Long Island car dealership Thomas Subaru settled with the EEOC after three women complained about a pervasive hostile work environment. All three had been terminated after complaining of unwanted touching, sexually explicit and degrading comments and pornography in the workplace.
The dealership first ignored the women’s complaints and then terminated them when they didn’t stop complaining. In effect, the EEOC said, the employees had no real recourse to counter the sexual harassment.
Under the consent decree, the employer will pay the former employees $132,250, train supervisors about handling sexual harassment complaints, develop and post a sexual harassment policy and publicize the settlement to all employees.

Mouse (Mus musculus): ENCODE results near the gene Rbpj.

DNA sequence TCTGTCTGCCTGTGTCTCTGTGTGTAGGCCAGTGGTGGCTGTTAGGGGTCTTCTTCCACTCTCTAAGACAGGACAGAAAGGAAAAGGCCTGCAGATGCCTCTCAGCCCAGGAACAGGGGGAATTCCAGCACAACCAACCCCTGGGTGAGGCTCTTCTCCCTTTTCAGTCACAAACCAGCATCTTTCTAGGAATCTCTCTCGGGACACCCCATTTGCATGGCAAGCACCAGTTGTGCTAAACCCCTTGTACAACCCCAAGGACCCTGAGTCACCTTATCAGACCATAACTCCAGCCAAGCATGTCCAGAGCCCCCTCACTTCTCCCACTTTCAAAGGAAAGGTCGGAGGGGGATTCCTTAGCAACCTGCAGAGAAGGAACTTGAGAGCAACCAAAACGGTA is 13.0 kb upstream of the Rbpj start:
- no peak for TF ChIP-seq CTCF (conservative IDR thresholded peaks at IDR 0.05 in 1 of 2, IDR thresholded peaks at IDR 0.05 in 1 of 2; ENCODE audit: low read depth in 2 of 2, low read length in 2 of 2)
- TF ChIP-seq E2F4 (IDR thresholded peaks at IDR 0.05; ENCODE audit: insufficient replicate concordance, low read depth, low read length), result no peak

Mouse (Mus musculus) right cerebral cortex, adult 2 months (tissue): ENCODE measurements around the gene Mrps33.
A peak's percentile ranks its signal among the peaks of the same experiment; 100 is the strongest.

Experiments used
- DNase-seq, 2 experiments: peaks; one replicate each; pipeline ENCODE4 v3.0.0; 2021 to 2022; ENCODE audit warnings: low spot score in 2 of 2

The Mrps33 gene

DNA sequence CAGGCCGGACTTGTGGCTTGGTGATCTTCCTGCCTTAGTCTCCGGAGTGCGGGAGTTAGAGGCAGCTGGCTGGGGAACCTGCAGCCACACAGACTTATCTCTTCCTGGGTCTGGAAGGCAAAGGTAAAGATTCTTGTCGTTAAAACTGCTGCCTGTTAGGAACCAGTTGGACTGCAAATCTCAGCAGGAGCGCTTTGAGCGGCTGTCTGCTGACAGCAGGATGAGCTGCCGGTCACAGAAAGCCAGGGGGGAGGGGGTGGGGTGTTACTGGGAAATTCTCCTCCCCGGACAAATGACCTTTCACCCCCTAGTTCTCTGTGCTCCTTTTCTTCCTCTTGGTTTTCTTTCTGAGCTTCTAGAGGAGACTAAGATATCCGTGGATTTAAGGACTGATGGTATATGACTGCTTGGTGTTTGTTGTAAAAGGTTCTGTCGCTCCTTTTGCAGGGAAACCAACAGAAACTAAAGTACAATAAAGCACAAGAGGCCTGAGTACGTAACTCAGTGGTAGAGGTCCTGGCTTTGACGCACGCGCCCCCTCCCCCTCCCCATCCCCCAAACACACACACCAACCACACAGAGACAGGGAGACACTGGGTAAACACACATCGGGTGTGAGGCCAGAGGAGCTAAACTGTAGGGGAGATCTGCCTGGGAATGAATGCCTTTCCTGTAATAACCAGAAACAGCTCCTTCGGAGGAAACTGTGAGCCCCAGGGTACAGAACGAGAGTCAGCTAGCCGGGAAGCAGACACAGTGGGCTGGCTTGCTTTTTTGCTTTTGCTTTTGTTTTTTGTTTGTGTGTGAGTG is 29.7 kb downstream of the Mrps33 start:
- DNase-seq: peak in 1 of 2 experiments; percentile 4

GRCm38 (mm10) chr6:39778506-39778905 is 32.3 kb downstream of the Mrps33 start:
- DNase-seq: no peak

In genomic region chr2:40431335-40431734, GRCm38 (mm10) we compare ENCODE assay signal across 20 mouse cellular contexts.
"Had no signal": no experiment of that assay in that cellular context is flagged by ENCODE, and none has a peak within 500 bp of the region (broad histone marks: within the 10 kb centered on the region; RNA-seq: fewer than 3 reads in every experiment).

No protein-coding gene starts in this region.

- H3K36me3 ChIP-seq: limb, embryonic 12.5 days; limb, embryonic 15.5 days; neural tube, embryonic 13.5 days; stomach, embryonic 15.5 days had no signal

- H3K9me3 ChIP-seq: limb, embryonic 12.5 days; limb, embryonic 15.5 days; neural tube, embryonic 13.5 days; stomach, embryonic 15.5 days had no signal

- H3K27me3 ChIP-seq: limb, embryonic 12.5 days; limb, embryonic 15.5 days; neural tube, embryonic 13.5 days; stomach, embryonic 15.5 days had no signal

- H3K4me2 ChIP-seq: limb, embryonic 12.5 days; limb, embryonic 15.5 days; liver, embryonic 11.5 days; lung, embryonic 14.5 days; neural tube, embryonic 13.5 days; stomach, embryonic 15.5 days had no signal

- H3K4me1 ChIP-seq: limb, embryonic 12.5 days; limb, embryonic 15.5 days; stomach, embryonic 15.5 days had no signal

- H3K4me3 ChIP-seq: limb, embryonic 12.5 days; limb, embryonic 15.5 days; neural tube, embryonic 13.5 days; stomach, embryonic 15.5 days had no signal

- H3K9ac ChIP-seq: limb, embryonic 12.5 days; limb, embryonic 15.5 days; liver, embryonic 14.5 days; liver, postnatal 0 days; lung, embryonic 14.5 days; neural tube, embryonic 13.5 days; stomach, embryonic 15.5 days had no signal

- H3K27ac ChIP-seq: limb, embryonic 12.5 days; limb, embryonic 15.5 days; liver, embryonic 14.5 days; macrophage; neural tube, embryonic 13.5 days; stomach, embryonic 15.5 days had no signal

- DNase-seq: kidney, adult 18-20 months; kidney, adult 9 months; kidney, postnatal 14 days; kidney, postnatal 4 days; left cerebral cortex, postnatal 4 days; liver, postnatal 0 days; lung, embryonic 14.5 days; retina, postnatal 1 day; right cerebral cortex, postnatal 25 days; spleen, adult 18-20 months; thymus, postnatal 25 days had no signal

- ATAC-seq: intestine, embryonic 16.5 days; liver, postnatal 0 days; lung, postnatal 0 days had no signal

- How to Fire an Employee the Legal Way: 6 Termination Guidelines
- Explain why employee didn't receive training
- Supervisor's ignorance of the law isn't enough to justify punitive damages award
- Warn bosses: 'Getting even' can be retaliation
- Steer clear of blanket hiring policies that stymie disabled applicants